df_train = pd.read_csv('/kaggle/input/cassava-leaf-disease-classification/train.csv', dtype = 'str')

test_images = glob.glob(test_path + '/*.jpg')
df_test = pd.DataFrame(test_images, columns = ['image_path'])

classes = {0 : "Cassava Bacterial Blight (CBB)",
           1 : "Cassava Brown Streak Disease (CBSD)",
           2 : "Cassava Green Mottle (CGM)",
           3 : "Cassava Mosaic Disease (CMD)",
           4 : "Healthy"}#import csv

Data Augmentation

def data_augment(image):
    p_spatial = tf.random.uniform([], 0, 1.0, dtype = tf.float32)
    p_rotate = tf.random.uniform([], 0, 1.0, dtype = tf.float32)
    image = tf.image.random_flip_left_right(image)
    image = tf.image.random_flip_up_down(image)
    if p_spatial > .75:
        image = tf.image.transpose(image)
    # Rotates
    if p_rotate > .75:
        image = tf.image.rot90(image, k = 3) # rotate 270º
    elif p_rotate > .5:
        image = tf.image.rot90(image, k = 2) # rotate 180º
    elif p_rotate > .25:
        image = tf.image.rot90(image, k = 1) # rotate 90º
    return image#import csv

Data Generator

datagen = tf.keras.preprocessing.image.ImageDataGenerator(samplewise_center = True,
                                                          samplewise_std_normalization = True,
                                                          validation_split = 0.2,
                                                          preprocessing_function = data_augment)

train_gen = datagen.flow_from_dataframe(dataframe = df_train,
                                        directory = train_path,
                                        x_col = 'image_id',
                                        y_col = 'label',
                                        subset = 'training',
                                        batch_size = batch_size,
                                        seed = 1,
                                        color_mode = 'rgb',
                                        shuffle = True,
                                        class_mode = 'categorical',
                                        target_size = (image_size, image_size))

valid_gen = datagen.flow_from_dataframe(dataframe = df_train,
                                        directory = train_path,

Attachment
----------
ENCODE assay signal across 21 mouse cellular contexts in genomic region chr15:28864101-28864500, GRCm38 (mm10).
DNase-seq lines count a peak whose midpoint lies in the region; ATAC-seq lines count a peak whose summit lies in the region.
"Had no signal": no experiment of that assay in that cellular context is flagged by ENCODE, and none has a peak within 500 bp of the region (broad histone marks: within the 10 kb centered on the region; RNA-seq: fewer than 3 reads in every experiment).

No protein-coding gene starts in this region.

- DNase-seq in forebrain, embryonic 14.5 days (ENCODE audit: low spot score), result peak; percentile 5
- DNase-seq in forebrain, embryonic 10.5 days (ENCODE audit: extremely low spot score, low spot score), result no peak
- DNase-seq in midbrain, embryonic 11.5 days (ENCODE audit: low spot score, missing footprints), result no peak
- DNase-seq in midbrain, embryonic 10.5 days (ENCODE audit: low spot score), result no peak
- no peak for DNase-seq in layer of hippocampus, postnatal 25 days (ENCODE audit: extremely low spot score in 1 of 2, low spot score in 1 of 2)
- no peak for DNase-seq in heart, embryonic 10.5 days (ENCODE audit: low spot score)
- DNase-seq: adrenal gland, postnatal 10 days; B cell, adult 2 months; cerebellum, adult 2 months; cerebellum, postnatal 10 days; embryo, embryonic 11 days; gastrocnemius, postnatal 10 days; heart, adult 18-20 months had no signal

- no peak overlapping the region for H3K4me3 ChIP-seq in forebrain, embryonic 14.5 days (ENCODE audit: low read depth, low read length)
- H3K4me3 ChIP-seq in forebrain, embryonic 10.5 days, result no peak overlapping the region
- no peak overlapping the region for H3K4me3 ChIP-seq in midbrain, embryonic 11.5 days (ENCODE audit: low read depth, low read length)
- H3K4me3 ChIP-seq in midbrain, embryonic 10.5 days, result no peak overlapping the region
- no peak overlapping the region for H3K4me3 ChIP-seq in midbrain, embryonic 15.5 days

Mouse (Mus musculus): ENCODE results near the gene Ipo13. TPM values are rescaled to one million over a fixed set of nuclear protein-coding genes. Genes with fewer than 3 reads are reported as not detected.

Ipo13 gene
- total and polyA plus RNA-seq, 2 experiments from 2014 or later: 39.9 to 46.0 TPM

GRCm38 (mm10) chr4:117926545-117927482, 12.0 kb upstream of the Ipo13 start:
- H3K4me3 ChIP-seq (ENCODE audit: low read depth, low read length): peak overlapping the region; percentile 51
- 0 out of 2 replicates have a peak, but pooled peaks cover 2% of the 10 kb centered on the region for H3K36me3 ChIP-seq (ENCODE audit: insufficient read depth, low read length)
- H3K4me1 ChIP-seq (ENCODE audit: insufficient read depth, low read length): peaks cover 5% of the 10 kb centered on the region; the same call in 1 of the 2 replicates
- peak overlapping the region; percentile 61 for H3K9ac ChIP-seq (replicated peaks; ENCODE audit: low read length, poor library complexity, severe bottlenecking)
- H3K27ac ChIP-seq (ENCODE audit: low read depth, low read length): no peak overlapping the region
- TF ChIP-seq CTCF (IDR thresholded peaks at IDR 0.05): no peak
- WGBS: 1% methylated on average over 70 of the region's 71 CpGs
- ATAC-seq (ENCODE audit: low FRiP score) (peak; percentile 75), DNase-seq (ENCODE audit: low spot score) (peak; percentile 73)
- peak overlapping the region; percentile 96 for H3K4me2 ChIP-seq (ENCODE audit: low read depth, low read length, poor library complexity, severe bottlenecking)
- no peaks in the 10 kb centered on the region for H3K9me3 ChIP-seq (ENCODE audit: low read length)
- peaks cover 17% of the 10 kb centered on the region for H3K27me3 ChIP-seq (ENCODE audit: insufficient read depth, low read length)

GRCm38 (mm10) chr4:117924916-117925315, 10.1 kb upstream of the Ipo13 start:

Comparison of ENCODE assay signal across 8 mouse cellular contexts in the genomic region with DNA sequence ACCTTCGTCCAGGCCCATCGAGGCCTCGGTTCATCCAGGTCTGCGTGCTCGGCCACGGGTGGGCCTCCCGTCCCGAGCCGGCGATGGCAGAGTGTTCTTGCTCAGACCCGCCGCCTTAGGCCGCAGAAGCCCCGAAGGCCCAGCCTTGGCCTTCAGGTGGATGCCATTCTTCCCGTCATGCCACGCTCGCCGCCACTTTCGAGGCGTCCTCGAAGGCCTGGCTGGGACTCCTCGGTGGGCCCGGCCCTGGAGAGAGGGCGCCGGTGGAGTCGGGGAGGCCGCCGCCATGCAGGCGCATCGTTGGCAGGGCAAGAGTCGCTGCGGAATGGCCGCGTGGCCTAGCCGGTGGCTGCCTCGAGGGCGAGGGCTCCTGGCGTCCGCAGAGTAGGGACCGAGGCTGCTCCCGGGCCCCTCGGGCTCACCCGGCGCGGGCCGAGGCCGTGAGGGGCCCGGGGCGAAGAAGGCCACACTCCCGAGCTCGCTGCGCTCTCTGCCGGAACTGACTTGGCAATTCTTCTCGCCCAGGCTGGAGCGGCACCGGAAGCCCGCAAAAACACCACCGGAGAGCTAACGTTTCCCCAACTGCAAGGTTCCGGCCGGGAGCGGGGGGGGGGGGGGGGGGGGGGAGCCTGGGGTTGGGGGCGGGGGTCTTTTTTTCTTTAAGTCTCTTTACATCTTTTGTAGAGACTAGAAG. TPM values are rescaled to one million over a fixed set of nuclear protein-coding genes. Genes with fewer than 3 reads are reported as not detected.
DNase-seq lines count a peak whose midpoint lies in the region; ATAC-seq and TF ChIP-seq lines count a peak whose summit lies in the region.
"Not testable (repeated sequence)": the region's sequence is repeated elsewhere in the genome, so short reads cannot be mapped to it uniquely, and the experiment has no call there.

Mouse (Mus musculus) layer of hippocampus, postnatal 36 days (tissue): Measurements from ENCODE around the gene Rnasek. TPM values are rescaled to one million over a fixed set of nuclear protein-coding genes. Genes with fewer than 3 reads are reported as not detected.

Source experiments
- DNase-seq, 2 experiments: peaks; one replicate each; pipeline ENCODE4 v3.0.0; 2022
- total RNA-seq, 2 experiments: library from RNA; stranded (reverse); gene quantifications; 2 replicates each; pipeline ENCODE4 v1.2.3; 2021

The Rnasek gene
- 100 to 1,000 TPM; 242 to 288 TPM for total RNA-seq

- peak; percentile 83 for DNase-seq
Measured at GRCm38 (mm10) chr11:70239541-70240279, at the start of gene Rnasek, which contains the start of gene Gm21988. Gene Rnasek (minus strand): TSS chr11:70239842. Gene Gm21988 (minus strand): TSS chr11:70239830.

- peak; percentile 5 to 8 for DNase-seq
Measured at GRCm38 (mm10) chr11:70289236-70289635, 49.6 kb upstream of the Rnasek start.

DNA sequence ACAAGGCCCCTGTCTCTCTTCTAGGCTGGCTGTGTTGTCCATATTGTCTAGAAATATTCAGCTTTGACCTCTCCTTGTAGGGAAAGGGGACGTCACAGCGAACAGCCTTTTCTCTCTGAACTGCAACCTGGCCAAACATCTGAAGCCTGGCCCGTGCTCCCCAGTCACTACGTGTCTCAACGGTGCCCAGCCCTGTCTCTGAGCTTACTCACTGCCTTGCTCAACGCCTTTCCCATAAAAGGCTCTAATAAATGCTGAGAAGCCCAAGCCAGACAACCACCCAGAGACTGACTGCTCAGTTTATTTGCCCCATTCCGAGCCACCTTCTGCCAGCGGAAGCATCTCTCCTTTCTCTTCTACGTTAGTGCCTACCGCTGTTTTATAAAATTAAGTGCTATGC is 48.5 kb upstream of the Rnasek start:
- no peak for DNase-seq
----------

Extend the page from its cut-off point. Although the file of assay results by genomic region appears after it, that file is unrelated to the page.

x_col = 'image_id',
                                        y_col = 'label',
                                        subset = 'validation',
                                        batch_size = batch_size,
                                        seed = 1,
                                        color_mode = 'rgb',
                                        shuffle = False,
                                        class_mode = 'categorical',
                                        target_size = (image_size, image_size))

test_gen = datagen.flow_from_dataframe(dataframe = df_test,
                                       x_col = 'image_path',
                                       y_col = None,
                                       batch_size = batch_size,
                                       seed = 1,
                                       color_mode = 'rgb',
                                       shuffle = False,
                                       class_mode = None,
                                       target_size = (image_size, image_size))#import csv
images = [train_gen[0][0][i] for i in range(16)]
fig, axes = plt.subplots(3, 5, figsize = (10, 10))

axes = axes.flatten()

for img, ax in zip(images, axes):
    ax.imshow(img.reshape(image_size, image_size, 3))

plt.tight_layout() csv
vision transformers in agriculture

Model Building

learning_rate = 0.001
weight_decay = 0.0001
num_epochs = 1